It’s wonderful to deal with keywords that have 50,000 searches a month, or even 5,000 searches a month, but in reality, these popular search terms only make up a fraction of all searches performed on the web. In fact, keywords with very high search volumes may even indicate ambiguous intent, which, if you target these terms, it could put you at risk for drawing visitors to your site whose goals don’t match the content your page provides.

Does the searcher want to know the nutritional value of pizza? Order a pizza? Find a restaurant to take their family? Google doesn’t know, so they offer these features to help you refine. Targeting “pizza” means that you’re likely casting too wide a net.

The remaining 75% lie in the “chunky middle” and “long tail” of search.

Don’t underestimate these less popular keywords. Long tail keywords with lower search volume often convert better, because searchers are more specific and intentional in their searches. For example, a person searching for “shoes” is probably just browsing. Whereas, someone searching for “best price red womens size 7 running shoe,” practically has their wallet out!

Pro tip: Questions are SEO gold!

Discovering what questions people are asking in your space, and adding those questions and their answers to an FAQ page, can yield incredible organic traffic for your website.

Getting strategic with search volume

Now that you’ve discovered relevant search terms for your site and their corresponding search volumes, you can get even more strategic by looking at your competitors and figuring out how searches might differ by season or location.

Keywords by competitor

You’ll likely compile a lot of keywords. How do you know which to tackle first? It could be a good idea to prioritize high-volume keywords that your competitors are not currently ranking for. On the flip side, you could also see which keywords from your list your competitors are already ranking for and prioritize those. The former is great when you want to take advantage of your competitors’ missed opportunities, while the latter is an aggressive strategy that sets you up to compete for keywords your competitors are already performing well for.

Keywords by season

Knowing about seasonal trends can be advantageous in setting a content strategy. For example, if you know that “christmas box” starts to spike in October through December in the United Kingdom, you can prepare content months in advance and give it a big push around those months.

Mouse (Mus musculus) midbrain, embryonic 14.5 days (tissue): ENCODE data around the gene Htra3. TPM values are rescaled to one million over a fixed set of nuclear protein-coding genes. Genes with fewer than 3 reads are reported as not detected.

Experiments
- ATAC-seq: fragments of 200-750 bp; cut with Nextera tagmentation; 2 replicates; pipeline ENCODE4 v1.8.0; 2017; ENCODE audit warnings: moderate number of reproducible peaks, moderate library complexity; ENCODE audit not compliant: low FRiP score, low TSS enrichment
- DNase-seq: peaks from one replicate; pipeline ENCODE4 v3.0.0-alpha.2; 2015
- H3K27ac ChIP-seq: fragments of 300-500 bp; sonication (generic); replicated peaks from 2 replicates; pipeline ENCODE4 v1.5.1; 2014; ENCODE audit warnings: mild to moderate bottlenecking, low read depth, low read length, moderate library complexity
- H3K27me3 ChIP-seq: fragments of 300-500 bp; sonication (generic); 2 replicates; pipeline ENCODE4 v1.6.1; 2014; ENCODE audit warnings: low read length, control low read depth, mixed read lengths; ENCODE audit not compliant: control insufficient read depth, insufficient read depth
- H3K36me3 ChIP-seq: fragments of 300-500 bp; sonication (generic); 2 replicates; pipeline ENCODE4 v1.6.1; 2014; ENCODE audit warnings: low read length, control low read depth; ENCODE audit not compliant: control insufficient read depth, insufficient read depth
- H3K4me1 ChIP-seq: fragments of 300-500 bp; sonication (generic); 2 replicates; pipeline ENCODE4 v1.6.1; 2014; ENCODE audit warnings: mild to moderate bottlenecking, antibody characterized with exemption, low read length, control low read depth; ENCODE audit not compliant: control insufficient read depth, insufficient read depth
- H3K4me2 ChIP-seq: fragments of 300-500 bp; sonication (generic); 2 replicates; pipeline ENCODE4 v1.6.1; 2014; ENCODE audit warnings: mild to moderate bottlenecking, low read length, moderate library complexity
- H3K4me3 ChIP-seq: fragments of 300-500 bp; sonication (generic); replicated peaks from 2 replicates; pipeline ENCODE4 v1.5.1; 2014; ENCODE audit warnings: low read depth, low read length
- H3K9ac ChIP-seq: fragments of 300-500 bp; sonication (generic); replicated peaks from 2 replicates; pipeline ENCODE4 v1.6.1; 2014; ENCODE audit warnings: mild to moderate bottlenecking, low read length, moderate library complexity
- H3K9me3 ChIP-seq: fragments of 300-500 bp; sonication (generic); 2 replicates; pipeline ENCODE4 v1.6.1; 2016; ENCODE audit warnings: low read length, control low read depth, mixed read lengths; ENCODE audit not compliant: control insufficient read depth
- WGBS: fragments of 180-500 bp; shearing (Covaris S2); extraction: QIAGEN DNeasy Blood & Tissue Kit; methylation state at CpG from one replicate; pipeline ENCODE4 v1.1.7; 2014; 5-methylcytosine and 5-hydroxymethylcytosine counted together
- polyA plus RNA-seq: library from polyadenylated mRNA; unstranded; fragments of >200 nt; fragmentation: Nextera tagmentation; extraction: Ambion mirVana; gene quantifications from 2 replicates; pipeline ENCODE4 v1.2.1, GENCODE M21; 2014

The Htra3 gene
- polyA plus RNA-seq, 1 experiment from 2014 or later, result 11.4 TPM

Keywords by region

You can more strategically target a specific location by narrowing down your keyword research to specific towns, counties, or states in the Google Keyword Planner, or evaluate “interest by subregion” in Google Trends. Geo-specific research can help make your content more relevant to your target audience. For example, you might find out that in Texas, the preferred term for a large truck is “big rig,” while in New York, “tractor trailer” is the preferred terminology.

Which format best suits the searcher’s intent?

In Chapter 2, we learned about SERP features. That background is going to help us understand how searchers want to consume information for a particular keyword. The format in which Google chooses to display search results depends on intent, and every query has a unique one. While there are thousands of of possible search types, there are five major categories to be aware of:

1. Informational queries: The searcher needs information, such as the name of a band or the height of the Empire State Building.

2. Navigational queries: The searcher wants to go to a particular place on the Internet, such as Facebook or the homepage of the NFL.

3. Transactional queries: The searcher wants to do something, such as buy a plane ticket or listen to a song.

4. Commercial investigation: The searcher wants to compare products and find the best one for their specific needs.

5. Local queries: The searcher wants to find something locally, such as a nearby coffee shop, doctor, or music venue.

An important step in the keyword research process is surveying the SERP landscape for the keyword you want to target in order to get a better gauge of searcher intent. If you want to know what type of content your target audience wants, look to the SERPs!